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# [Solved]: What can be said about Θ-classes in m and n if we know that m < n?

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Problem Detail:

A function in $\Theta(m + n^2)$ and $0 < m < n^2$, is in $\Theta(n^2)$. Does a function in $\Theta(m\log n)$ and $0 < m < n^2$, imply that it is $\Theta(n^2\log n)$?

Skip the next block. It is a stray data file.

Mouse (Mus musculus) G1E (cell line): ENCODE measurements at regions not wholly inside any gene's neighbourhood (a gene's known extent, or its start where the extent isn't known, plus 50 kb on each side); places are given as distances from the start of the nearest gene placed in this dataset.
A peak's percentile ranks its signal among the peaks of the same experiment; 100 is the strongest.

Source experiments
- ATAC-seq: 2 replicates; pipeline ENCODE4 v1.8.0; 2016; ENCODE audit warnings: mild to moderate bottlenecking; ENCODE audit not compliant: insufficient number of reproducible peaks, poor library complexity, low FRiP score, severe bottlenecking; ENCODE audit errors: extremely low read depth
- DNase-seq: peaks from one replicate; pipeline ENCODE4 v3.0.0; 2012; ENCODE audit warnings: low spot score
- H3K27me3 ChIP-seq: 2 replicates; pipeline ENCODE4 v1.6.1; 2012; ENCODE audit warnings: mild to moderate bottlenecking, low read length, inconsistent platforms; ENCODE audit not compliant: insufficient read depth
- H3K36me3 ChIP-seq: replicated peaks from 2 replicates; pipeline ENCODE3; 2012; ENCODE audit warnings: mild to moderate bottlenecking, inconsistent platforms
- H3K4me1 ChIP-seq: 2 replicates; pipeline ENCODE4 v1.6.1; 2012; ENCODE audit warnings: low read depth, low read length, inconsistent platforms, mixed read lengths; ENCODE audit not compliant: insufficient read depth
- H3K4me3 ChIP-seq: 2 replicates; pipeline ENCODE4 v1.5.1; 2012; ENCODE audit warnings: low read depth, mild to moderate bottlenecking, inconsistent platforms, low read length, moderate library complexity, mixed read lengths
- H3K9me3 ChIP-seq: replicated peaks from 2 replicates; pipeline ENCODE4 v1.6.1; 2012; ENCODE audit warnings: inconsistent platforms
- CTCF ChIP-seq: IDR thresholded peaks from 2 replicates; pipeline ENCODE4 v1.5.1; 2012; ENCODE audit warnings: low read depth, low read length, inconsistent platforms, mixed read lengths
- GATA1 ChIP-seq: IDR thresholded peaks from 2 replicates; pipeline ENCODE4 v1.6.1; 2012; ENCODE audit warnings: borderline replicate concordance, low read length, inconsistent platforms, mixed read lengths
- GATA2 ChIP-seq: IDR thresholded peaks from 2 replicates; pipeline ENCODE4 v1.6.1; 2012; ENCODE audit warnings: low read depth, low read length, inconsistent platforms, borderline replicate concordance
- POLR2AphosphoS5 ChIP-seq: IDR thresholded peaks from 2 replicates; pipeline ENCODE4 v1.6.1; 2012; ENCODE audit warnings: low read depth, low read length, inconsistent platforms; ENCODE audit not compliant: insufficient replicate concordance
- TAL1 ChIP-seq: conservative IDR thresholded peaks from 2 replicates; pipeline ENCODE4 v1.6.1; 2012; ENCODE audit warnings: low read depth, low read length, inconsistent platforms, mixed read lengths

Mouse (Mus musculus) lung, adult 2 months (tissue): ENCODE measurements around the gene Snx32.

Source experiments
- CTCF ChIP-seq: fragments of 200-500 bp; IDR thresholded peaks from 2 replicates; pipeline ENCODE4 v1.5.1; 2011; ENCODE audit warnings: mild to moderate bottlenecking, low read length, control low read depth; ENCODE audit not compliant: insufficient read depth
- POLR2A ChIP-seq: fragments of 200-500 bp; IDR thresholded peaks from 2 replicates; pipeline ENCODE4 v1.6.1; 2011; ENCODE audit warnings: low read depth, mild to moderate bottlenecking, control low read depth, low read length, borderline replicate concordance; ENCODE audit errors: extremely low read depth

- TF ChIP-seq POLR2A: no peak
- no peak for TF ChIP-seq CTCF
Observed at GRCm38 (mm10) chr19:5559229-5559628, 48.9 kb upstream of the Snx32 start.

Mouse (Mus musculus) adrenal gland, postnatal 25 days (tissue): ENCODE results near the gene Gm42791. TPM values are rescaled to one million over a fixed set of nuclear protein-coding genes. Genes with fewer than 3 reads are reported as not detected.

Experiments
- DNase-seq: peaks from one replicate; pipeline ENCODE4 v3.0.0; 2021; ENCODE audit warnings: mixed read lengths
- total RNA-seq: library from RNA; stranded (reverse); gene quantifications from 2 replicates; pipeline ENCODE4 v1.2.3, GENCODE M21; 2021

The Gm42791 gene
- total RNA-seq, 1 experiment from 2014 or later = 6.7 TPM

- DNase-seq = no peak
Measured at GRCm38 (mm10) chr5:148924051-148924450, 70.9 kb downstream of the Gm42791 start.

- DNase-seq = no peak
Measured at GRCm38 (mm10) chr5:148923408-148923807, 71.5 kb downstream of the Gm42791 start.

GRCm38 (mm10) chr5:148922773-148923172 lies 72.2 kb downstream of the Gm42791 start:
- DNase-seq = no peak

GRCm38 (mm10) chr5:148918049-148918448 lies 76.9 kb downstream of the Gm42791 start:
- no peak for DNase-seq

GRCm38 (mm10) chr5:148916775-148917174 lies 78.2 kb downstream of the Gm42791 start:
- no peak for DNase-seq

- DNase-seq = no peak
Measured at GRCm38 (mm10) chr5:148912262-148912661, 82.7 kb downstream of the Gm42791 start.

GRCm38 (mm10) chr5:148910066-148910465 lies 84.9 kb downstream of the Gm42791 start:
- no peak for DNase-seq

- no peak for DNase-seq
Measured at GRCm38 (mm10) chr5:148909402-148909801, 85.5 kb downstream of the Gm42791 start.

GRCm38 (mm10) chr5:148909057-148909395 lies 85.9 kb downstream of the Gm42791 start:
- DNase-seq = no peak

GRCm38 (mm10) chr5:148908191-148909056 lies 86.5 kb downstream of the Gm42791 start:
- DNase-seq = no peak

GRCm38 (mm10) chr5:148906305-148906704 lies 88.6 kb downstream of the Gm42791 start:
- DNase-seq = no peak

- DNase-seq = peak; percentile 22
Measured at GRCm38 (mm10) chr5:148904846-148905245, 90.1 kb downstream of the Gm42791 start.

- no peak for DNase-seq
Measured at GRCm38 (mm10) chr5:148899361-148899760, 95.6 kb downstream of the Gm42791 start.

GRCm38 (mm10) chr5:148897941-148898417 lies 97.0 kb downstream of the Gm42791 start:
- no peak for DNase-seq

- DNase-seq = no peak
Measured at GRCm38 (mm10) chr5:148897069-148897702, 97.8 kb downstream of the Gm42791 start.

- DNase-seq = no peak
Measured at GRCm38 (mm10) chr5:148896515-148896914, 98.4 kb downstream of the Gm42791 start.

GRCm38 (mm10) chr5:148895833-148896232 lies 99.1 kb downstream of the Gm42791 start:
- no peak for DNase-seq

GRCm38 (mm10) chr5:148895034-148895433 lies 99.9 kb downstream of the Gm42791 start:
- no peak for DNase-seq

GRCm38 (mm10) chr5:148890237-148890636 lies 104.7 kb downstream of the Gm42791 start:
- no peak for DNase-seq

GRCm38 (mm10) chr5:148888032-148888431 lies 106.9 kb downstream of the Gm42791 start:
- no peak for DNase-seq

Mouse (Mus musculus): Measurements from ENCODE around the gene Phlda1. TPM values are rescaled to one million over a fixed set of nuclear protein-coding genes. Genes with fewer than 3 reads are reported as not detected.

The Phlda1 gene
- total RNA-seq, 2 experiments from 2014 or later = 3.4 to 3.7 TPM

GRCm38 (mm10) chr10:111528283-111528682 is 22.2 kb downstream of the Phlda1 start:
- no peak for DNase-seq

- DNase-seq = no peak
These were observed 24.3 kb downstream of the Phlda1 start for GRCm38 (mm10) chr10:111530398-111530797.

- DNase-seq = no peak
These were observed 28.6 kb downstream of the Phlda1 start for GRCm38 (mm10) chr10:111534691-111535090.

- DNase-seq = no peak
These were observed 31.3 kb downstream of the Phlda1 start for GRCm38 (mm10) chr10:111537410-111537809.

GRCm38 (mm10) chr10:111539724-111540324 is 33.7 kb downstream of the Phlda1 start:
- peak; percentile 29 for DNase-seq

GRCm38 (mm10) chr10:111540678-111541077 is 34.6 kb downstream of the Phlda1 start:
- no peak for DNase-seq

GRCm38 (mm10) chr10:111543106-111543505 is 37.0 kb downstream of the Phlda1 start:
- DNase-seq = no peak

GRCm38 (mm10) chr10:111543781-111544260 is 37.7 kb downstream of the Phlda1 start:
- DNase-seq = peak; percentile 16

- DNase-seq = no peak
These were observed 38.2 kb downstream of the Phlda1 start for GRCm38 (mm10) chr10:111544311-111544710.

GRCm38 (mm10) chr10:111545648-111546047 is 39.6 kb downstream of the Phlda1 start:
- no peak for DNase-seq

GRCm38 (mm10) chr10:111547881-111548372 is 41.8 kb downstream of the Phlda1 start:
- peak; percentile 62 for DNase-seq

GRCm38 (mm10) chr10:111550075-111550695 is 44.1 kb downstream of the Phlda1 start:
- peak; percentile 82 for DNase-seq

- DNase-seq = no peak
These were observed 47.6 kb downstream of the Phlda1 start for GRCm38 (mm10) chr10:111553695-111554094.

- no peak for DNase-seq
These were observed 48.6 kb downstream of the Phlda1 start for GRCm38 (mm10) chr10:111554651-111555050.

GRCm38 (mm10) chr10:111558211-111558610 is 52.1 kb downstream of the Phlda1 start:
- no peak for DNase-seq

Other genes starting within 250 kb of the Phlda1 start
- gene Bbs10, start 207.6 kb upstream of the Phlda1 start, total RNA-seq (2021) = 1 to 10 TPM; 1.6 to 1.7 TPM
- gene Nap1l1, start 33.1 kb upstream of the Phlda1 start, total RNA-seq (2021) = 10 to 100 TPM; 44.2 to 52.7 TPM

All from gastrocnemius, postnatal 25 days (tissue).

#### Answered By : Ran G.

If $m=\Theta(n^2)$, then indeed $\Theta(m\log n)=\Theta(n^2\log n)$.

However, you are only given that $0<m<n^2$, that is, $m=O(n^2)$ and you can only infer that the algorithm has complexity $O(n^2 \log n)$, but not $\Theta$ of the same quantity. For instance, assume $m$ is a constant, or assume $m=\sqrt{n}$, and you could see why it cannot be $\Theta(n^2\log n)$.